What You Should Know About Low and No-Carb Diets
I was recently chatting with one of my friends who told me that he was trying the “no-carb” approach to losing weight (again). Whenever I hear this, I’m always leery of this approach, or any other weight loss method that removes an entire food group from the diet. Unfortunately, low- and no-carb diets are common, having been made popular in recent years as a way to lose weight.
I realized that many people take this approach, partly because of the buzz surrounding it and partly because it can in fact, lead to weight loss. What people fail to realize, however, is that weight loss in itself does not equal healthy weight loss.
Generally speaking, removing an entire nutrient group from your diet is not a good idea. Carbohydrates in particular are the body’s primary source of fuel. And given the fact that carbohydrates include fruits and vegetables, it’s important to know exactly what the no-carb approach means.
The most recent guidance from the USDA is that fruits and vegetables should make up 50% of your daily intake. Benefits of eating fruits and veggies are that they are low in calories, make you feel full, provide much needed fiber, and they include several vitamins and minerals necessary for proper body function.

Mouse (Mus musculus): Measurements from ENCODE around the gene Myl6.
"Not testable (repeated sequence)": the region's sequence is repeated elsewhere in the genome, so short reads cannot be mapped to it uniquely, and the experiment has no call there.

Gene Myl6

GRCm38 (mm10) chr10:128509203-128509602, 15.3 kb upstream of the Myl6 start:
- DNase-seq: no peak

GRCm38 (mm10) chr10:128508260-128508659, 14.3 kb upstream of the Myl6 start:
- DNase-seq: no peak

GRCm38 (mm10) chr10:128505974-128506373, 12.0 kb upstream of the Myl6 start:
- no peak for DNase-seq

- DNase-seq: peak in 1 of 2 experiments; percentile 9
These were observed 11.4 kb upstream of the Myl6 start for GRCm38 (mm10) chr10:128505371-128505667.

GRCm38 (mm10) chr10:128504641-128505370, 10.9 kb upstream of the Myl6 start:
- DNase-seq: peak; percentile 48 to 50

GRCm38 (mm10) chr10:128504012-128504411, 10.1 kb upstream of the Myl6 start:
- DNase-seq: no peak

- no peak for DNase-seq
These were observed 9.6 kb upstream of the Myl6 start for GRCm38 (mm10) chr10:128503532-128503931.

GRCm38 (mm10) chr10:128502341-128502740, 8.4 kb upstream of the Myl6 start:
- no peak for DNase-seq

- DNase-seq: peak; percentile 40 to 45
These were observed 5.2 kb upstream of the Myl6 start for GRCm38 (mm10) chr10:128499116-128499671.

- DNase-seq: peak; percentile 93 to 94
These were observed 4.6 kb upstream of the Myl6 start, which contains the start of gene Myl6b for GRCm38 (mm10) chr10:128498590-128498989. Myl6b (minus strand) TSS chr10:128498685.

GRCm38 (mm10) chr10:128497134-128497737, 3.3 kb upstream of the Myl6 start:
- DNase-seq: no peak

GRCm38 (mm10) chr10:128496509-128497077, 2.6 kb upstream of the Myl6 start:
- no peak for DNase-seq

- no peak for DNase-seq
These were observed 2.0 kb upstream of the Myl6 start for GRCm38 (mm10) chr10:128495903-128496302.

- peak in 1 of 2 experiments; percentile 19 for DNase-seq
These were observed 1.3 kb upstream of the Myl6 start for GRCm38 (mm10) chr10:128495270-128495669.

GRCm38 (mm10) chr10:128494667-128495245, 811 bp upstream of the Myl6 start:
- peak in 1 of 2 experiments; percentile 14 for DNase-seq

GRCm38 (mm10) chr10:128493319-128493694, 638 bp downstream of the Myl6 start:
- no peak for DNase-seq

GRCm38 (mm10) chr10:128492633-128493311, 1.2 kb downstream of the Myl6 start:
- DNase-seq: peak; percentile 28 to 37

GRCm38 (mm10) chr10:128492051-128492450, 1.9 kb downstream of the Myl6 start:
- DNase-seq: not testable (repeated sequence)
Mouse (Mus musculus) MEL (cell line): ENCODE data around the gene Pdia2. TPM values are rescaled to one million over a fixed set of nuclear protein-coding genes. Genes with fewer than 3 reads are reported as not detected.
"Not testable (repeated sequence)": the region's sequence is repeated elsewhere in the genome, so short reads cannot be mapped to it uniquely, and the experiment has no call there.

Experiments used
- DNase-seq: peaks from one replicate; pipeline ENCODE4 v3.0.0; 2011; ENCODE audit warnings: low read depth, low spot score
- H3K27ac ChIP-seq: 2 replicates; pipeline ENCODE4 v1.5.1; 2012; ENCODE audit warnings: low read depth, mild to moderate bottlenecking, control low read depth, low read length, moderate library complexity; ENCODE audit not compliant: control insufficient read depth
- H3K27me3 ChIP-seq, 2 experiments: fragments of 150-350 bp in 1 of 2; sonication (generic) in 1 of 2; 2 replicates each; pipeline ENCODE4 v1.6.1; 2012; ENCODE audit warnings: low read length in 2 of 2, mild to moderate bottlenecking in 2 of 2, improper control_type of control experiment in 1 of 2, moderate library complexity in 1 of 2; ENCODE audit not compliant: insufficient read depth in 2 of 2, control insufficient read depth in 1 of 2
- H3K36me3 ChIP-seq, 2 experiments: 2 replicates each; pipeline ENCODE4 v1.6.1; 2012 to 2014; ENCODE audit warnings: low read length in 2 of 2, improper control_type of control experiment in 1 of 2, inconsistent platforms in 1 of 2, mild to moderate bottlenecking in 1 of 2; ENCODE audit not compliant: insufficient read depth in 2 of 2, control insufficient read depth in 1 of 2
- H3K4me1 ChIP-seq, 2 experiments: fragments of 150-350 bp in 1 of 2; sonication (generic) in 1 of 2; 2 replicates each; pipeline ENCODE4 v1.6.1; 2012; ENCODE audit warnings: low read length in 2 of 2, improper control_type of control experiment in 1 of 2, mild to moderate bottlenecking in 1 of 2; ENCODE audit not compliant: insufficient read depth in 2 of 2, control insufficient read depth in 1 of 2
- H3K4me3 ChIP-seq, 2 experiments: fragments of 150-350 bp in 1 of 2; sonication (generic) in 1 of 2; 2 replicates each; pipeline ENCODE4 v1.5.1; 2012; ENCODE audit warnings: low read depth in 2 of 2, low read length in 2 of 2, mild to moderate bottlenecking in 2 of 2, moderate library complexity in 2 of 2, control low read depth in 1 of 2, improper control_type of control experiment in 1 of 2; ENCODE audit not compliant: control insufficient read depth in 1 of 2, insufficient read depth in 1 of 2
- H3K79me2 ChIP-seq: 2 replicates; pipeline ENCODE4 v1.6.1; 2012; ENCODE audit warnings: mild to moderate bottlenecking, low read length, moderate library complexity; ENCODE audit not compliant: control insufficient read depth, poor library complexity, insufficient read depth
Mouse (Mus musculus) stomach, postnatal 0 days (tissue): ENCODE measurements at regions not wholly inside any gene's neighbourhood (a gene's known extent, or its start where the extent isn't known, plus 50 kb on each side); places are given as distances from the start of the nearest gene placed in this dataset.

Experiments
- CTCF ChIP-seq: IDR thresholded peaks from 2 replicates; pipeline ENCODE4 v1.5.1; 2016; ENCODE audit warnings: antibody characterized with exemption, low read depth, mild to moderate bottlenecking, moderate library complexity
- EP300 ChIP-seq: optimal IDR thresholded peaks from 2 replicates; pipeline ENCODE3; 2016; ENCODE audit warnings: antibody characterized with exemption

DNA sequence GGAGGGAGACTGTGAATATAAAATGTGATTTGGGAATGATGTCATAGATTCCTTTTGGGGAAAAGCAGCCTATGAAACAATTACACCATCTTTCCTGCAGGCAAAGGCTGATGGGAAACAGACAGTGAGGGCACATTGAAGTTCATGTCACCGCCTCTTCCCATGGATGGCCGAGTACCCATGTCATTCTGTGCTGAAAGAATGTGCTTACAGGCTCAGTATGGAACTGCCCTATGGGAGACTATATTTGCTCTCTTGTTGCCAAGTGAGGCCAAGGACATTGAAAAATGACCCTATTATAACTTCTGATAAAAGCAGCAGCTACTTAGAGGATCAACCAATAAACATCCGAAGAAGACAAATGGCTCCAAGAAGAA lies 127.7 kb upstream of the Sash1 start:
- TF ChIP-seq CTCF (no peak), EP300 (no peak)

Try another approach. Instead of removing carbs from your diet altogether, try carb-replacing. Replace less healthy carbs like white bread and white rice with whole grain or whole-wheat variants. Better yet, replace them with a variety of fruits and vegetables. You’ll greatly reduce your calorie intake while ensuring your body gets the nutrients it needs.
Weight is not the ultimate indicator of good health. While body weight is a consideration in health and fitness, it’s not the only consideration. Carrying extra weight can cause health problems, but there is a right way and a wrong way to drop excess pounds. Taking extreme approaches such as removing an entire food groups from your diet is not a healthy choice. Furthermore, while low- or no-carb diets may provide fairly quick weight loss results, it is not a sound approach to long-term health. In fact, many who take this approach eventually regain more weight than they lost because it’s simply not sustainable.
If you take one thing away from this post, consider this. Society has its own definition of what a healthy image looks like. Too many times we let this definition define us. A positive self-image is not one that necessarily fits society’s mold. It’s one in which we feel comfortable in our own skin. Working toward better health is always a good goal, but taking drastic measures like removing an entire food group from your diet is neither healthy nor productive in the long run. The rules of weight loss and improved health have not changed. There are no shortcuts, but your goals are attainable through smart lifestyle changes.
For more information on healthy eating for weight loss, check out this site from the Centers for Disease Control and Prevention (CDC). http://www.cdc.gov/healthyweight/healthy_eatingAbout the Author: Coach T. is an ACE Certified Health Coach and an NSCA Certified Personal Trainer. Follow Coach T. and TD Fitness on Facebook, Twitter, and Pinterest.